Abarbanel, in dealing with this problem, explains that Moses knew very well that the Israelites needed such a hierarchical system: one judge – however great – would indeed wear himself out very quickly. He claims that Moses initially rationalized as follows. Because the Torah would be soon revealed (according to the Talmud: Avodah Zarah 24a which holds that the above episode took place before the Torah was given), Moses thought it would be better for G-d to institute His system, rather than doing so himself based on mere human understanding, and he was willing to face a short period of overwork to this end. Indeed, although he accepted Jethro’s advice in principle, he did not follow it to the letter. For example, Jethro recommended that the judges should have certain specific virtues, but ‘wisdom’ – in the sense of knowing and intelligently applying a body of law, was not among them. Moses however demanded first and foremost that the judges were indeed ‘wise’ and that they could administer judicial procedure in a correct and fair manner (Deut. 1:13-18). Thus Abarbanel holds that even if Moses appeared to accept his advice and thank him for it, it was only in recognition for his sincere effort, and the Torah added the section about Jethro for that reason. This is shown by the fact that Moses is not recorded as having mentioned Jethro’s name when, forty years later - shortly before his death, he recounted the way he established the Israelite legal system (Deut 1: ibid).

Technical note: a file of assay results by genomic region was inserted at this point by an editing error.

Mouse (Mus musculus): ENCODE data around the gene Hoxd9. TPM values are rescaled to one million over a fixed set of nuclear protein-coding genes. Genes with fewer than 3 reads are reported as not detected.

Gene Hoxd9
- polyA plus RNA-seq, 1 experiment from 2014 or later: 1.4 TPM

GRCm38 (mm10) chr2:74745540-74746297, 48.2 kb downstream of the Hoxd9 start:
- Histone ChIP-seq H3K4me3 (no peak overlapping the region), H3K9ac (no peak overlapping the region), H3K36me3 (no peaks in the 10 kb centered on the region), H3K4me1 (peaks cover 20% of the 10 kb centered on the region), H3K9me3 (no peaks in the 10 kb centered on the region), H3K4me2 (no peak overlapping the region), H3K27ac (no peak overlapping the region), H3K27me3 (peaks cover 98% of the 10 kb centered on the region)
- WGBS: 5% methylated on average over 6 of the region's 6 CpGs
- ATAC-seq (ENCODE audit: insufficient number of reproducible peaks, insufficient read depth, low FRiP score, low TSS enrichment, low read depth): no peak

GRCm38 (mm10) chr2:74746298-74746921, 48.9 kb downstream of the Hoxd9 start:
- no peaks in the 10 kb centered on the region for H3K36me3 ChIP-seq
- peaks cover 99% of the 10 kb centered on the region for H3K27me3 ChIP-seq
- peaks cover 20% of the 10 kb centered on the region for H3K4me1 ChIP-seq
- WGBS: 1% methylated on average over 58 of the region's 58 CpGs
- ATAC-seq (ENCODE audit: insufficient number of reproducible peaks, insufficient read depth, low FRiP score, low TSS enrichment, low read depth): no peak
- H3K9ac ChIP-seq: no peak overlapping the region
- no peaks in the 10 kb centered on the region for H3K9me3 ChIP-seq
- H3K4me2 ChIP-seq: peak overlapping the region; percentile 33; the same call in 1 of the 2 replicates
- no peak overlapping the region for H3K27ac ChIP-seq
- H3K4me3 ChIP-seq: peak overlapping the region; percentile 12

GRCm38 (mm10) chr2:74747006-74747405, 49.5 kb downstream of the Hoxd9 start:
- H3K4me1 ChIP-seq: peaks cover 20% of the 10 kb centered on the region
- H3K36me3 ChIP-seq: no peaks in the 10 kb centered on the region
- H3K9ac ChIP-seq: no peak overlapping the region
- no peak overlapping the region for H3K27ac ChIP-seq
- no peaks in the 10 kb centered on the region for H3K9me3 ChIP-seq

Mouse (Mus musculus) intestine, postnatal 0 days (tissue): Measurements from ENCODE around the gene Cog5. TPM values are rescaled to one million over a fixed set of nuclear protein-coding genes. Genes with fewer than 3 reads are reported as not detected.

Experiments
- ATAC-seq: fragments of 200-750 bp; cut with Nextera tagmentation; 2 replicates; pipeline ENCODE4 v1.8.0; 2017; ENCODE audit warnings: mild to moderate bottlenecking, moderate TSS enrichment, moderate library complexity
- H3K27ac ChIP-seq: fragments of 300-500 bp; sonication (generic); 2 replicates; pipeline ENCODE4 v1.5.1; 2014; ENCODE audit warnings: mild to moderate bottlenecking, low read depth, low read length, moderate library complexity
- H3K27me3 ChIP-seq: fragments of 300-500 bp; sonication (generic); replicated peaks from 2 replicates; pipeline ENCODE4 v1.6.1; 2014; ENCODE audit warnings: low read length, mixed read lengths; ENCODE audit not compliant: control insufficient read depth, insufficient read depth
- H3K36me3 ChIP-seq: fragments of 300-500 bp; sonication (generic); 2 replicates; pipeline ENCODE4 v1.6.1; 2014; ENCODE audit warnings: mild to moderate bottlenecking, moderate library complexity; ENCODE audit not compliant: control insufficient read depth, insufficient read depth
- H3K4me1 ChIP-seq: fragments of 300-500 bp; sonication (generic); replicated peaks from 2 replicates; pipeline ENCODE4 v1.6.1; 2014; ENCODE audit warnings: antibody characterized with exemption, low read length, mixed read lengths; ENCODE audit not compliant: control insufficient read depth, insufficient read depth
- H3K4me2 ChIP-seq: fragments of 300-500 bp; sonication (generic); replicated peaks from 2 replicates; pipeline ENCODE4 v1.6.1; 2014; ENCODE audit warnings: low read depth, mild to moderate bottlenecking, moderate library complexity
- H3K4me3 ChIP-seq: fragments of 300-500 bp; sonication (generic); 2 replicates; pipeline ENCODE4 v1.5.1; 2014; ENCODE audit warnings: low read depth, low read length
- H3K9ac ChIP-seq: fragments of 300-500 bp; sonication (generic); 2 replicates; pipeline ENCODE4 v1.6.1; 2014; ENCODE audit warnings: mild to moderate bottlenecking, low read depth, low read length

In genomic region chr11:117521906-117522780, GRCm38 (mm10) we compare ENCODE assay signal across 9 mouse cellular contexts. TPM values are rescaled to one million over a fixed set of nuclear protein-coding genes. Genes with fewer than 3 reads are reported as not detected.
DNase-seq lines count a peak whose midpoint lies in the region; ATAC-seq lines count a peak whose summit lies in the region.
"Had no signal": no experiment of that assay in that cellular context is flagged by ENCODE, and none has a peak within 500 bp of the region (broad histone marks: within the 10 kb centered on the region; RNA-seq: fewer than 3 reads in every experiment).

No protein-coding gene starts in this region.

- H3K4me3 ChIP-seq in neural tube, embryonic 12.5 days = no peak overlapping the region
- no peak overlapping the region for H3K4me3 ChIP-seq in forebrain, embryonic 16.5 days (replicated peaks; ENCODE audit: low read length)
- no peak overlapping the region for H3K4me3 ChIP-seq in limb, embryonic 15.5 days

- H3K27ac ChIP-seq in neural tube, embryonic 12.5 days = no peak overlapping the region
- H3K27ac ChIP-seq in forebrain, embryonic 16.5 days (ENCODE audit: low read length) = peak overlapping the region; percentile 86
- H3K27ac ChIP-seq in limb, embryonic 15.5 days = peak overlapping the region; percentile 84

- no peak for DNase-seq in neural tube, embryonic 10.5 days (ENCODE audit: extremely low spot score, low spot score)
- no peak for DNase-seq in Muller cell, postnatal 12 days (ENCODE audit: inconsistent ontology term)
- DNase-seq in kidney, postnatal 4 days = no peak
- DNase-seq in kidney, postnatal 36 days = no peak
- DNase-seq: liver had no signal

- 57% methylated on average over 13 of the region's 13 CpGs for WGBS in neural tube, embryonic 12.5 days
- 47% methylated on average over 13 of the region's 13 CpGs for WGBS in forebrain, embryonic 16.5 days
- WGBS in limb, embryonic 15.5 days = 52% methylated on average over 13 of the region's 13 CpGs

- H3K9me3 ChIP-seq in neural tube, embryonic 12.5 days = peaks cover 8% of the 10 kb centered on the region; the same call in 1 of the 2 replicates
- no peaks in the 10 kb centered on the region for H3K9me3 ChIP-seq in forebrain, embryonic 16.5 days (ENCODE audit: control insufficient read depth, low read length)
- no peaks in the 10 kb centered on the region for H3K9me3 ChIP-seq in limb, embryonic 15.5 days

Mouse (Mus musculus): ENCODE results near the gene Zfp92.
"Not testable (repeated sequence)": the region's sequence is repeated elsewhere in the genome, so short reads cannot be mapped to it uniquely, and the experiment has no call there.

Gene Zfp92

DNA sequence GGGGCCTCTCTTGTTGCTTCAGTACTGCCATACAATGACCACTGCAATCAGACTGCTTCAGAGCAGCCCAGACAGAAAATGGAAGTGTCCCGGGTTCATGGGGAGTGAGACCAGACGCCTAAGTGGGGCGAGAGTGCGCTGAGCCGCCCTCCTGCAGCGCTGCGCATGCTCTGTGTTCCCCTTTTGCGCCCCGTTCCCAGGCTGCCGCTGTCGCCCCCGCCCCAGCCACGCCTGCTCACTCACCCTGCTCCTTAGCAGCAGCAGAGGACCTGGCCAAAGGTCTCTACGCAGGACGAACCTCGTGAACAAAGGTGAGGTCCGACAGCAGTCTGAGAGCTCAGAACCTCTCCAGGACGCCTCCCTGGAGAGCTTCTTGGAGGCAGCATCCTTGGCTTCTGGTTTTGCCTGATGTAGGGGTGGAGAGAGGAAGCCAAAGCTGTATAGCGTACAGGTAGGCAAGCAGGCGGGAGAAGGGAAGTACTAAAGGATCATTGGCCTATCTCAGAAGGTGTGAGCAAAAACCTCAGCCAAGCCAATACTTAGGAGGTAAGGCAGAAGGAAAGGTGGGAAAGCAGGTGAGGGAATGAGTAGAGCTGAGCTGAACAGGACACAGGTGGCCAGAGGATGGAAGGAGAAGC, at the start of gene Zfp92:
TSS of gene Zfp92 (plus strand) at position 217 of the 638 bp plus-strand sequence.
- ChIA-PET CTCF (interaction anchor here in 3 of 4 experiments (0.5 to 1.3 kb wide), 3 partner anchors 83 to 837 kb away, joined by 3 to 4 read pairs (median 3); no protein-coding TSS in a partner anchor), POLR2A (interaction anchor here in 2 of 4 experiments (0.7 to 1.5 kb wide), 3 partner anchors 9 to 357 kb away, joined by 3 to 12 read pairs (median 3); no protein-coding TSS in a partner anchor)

A possible suggestion to the above problems would be as follows. Jethro was indeed a very perceptive and wise man, and Moses took his advice for one reason only – that he knew Jethro was right. This is elaborated below.